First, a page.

Short range under-freshwater RF data communications

Thread Starter

WaterRunner

Joined Apr 11, 2016
5
Hi, Looking for suggestions on low power, underwater data communications in fresh water. Range can be as low as 14 meters. I understand that most underwater communications use ultrasound, but one reason is slat water conductivity. Maximum amount of data is approximately 20 bytes at a time.
Thank you.
 

Papabravo

Joined Feb 24, 2006
14,701
VLF is the only way to go through water. Unfortunately that is not conducive to data transfer at any reasonable speed. The required antenna size will knock your socks off.
 

Thread Starter

WaterRunner

Joined Apr 11, 2016
5
VLF is the only way to go through water. Unfortunately that is not conducive to data transfer at any reasonable speed. The required antenna size will knock your socks off.
I don't think so. Radio does work in fresh water, and coiled antennas can be used. Interested to see if anyone has direct experience with this.
 

Sitara

Joined May 2, 2014
57
Hi WaterRunner,

This is a known and (to an extent) solved problem. The people who did so are the Radio Controlled Submarine enthusiasts. In a nutshell, provided the vhf dipole antenna is COMPLETELY sealed against water ingress, you can get a range of around 50 metres tops, in fresh water.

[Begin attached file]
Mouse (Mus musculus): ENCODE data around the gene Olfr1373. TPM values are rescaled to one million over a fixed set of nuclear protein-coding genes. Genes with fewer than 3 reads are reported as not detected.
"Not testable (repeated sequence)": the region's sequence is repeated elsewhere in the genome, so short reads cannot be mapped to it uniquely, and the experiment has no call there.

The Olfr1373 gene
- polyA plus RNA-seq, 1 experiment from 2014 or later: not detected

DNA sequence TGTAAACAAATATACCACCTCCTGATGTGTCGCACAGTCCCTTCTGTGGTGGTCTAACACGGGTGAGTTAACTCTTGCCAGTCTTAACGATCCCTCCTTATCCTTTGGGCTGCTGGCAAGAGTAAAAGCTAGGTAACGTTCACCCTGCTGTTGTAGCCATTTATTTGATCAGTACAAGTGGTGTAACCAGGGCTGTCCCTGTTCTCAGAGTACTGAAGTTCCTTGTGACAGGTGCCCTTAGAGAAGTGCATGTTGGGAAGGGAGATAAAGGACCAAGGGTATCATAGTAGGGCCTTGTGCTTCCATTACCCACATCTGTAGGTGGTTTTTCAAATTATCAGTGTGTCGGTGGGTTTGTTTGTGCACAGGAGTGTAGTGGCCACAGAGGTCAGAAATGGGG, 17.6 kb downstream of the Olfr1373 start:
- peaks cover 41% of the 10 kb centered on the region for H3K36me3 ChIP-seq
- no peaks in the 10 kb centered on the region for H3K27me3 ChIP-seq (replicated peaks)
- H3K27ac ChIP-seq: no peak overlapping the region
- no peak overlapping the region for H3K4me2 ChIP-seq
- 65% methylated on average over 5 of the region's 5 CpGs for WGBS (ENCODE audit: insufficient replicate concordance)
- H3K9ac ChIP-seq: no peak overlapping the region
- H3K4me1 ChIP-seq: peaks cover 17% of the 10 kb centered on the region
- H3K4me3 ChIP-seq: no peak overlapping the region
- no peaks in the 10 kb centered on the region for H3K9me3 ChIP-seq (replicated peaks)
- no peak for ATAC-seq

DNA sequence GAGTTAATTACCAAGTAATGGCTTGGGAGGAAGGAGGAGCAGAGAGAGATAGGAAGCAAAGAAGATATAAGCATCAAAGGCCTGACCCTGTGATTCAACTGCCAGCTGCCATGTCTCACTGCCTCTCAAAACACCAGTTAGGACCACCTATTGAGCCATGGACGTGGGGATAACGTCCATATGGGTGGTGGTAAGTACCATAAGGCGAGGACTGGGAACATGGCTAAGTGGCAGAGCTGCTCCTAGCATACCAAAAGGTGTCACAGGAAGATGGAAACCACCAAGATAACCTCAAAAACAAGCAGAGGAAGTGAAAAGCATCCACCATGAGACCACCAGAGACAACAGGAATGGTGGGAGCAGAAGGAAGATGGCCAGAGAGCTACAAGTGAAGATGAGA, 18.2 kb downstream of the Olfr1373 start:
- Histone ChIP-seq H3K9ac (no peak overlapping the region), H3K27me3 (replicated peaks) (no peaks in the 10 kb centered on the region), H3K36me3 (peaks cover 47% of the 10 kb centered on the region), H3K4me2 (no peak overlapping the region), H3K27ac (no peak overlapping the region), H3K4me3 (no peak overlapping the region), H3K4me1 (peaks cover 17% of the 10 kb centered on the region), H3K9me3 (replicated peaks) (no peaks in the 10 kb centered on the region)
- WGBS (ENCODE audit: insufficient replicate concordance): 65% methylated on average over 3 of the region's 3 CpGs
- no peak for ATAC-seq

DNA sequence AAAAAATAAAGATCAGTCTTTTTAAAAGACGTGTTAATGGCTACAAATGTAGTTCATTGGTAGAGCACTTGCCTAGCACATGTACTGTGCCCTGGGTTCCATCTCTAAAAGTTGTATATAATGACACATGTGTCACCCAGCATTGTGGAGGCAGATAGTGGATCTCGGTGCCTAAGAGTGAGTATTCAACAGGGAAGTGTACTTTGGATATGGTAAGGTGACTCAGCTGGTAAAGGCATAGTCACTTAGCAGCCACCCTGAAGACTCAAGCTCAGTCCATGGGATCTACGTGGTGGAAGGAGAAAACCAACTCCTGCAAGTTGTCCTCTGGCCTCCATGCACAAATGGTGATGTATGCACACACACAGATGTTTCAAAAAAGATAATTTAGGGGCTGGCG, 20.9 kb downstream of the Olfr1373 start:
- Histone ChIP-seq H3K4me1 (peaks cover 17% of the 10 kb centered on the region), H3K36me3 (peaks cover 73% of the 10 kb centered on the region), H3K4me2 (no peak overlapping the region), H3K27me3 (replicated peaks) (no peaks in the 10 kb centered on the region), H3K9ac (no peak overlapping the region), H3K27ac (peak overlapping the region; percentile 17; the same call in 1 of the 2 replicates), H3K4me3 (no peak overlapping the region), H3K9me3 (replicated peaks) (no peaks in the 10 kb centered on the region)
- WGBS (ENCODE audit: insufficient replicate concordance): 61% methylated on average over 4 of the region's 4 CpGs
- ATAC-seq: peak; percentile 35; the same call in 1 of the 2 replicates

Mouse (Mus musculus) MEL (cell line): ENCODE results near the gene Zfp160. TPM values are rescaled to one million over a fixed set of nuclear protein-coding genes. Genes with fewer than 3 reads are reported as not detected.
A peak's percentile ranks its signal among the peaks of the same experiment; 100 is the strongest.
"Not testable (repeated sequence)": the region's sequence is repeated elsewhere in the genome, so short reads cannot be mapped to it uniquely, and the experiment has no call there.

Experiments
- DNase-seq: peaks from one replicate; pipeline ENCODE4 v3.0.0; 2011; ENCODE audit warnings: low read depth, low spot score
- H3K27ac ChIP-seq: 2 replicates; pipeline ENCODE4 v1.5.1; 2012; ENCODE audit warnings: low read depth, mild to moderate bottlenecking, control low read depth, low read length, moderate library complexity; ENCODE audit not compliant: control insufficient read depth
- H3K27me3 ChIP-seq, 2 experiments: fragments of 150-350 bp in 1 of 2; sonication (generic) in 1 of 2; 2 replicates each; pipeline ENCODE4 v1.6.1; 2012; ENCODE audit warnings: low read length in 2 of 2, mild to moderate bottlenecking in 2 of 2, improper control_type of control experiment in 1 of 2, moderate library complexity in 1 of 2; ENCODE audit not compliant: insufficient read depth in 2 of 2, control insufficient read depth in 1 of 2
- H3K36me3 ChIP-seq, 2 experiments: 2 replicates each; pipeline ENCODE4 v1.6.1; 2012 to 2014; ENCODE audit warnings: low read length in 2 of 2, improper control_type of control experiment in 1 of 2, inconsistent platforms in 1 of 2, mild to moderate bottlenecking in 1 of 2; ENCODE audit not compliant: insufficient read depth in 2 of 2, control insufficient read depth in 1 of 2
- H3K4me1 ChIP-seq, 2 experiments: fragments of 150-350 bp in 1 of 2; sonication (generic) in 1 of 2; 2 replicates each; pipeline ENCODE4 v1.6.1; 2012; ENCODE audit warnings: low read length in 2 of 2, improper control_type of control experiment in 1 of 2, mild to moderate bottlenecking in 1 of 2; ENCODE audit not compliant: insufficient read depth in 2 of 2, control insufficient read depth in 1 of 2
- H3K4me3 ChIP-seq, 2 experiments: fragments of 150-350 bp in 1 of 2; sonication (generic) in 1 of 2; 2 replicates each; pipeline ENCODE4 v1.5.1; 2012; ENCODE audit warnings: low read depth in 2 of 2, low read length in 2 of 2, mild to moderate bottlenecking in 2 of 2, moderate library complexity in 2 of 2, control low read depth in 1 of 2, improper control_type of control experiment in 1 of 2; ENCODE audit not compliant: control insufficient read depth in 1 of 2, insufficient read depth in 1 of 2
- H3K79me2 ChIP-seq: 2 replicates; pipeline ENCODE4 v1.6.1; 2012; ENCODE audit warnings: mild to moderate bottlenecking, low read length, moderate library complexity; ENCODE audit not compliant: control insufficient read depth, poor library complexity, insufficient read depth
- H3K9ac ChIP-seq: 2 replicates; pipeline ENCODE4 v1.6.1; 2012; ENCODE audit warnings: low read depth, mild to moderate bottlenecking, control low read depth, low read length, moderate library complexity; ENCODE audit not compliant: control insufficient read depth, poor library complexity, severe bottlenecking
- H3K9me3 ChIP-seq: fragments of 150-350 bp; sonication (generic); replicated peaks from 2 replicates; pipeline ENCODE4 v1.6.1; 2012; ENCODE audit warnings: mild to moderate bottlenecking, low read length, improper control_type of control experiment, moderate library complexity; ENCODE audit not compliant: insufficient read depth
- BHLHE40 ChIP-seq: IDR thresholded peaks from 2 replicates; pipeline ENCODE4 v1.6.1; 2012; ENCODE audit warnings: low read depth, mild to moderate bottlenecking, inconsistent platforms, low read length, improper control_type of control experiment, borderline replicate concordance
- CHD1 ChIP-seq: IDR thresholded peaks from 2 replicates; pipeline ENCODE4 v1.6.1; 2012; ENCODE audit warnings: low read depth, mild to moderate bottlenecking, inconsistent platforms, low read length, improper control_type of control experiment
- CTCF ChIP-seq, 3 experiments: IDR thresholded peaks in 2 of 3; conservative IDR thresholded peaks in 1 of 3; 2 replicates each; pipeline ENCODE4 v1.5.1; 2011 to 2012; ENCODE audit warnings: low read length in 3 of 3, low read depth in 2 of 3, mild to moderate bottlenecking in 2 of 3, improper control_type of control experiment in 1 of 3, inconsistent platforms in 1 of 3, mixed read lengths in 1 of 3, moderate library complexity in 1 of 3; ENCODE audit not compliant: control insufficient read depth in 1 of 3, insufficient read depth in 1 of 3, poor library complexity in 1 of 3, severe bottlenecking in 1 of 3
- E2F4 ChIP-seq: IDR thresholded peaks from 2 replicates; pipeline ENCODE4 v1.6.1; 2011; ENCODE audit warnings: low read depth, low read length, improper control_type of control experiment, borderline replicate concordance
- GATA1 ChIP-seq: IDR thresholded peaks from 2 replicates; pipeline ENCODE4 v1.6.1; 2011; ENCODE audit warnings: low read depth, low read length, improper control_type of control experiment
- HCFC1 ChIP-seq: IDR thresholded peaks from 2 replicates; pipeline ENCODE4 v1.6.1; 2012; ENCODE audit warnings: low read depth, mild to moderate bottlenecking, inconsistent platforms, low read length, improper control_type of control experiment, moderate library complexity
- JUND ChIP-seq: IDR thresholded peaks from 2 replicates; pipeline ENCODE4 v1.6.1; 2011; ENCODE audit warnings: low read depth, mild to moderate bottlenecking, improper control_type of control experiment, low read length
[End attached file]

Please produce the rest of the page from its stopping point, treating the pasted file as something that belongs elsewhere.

These links should help you out:
https://en.wikipedia.org/wiki/Radio-controlled_submarine (look at the reference links at the end of this article, which includes the pdf link which Bertus provided in post #6)

http://www.rc-submarines.net/radios.html



 
Last edited:

Thread Starter

WaterRunner

Joined Apr 11, 2016
5
Hi WaterRunner,

This is a known and (to an extent) solved problem. The people who did so are the Radio Controlled Submarine enthusiasts. In a nutshell, provided the vhf dipole antenna is COMPLETELY sealed against water ingress, you can get a range of around 50 metres tops, in fresh water.
These links should help you out:
https://en.wikipedia.org/wiki/Radio-controlled_submarine (look at the reference links at the end of this article, which includes the pdf link which Bertus provided in post #6)


Thanks Sitara, this is highly relevant.
 
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